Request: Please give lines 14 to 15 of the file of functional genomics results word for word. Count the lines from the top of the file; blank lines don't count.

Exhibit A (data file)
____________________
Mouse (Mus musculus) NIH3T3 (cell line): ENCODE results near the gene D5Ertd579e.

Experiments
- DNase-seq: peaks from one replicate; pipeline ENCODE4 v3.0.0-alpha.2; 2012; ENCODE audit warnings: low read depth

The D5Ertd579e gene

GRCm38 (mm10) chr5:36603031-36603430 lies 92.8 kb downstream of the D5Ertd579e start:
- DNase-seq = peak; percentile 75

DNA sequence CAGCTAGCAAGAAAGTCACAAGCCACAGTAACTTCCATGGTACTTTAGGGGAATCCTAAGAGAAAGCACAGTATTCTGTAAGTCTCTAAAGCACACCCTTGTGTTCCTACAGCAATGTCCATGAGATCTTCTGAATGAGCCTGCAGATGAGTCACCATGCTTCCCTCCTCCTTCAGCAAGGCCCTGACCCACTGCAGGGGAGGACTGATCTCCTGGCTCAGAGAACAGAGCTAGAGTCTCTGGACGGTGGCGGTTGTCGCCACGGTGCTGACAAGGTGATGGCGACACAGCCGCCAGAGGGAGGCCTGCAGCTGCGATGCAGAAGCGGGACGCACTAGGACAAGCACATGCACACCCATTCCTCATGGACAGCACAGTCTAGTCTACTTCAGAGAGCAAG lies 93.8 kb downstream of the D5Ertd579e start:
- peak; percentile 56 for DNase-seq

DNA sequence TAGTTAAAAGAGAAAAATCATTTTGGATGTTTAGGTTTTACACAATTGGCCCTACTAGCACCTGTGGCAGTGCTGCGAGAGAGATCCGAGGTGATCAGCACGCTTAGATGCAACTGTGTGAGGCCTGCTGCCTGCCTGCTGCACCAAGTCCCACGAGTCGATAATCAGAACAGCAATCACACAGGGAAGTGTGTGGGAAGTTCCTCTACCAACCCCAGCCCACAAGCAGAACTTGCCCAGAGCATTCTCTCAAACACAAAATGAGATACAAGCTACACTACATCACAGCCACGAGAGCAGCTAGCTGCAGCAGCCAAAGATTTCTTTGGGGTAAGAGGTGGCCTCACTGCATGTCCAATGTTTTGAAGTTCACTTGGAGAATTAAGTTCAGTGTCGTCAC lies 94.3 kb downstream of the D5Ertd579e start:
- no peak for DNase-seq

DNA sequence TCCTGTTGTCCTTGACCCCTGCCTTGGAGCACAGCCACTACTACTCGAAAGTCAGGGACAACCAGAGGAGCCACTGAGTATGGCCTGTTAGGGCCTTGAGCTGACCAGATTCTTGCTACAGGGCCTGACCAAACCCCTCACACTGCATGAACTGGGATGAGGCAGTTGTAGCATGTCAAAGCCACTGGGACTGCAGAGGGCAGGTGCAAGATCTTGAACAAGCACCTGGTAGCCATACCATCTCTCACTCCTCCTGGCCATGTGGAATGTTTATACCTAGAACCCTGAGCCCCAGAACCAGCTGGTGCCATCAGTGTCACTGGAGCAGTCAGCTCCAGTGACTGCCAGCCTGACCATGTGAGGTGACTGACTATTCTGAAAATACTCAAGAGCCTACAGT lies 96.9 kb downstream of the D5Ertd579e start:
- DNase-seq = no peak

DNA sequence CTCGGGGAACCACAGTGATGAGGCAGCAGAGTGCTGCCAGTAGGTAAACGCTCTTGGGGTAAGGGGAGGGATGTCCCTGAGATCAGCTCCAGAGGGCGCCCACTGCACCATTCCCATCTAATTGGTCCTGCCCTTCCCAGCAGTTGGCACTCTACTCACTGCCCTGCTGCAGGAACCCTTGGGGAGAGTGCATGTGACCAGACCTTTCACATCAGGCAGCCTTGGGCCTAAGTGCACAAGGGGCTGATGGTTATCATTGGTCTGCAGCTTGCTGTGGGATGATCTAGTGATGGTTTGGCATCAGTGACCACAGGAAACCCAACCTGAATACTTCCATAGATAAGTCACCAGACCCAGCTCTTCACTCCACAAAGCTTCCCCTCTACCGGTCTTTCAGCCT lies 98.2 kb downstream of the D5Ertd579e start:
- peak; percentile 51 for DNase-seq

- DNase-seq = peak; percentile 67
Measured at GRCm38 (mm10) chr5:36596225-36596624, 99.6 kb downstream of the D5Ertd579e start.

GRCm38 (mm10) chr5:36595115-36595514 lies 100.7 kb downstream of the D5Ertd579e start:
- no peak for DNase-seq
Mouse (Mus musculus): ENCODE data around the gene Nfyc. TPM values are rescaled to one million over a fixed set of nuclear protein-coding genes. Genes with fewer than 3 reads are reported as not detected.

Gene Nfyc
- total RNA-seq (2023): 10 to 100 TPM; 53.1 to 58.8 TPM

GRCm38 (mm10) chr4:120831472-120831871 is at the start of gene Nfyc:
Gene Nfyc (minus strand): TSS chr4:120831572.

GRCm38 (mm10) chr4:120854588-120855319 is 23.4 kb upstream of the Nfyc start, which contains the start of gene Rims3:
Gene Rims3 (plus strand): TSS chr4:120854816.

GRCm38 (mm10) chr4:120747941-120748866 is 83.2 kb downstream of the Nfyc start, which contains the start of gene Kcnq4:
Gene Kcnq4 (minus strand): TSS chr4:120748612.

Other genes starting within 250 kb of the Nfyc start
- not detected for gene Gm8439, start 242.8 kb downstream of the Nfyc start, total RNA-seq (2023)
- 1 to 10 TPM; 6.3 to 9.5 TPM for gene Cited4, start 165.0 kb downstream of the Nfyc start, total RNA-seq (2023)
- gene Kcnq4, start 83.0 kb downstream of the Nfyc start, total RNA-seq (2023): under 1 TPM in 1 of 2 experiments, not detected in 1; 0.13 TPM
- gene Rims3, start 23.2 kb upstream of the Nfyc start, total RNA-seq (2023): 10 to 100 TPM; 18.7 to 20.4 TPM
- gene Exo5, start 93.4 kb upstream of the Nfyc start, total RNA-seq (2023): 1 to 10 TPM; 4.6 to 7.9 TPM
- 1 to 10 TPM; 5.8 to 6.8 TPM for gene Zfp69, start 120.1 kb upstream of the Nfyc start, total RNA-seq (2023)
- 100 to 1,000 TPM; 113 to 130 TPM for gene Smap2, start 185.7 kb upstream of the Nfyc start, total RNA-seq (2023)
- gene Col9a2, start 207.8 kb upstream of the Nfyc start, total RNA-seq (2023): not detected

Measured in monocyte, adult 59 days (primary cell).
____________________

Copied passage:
- peak; percentile 51 for DNase-seq

- DNase-seq = peak; percentile 67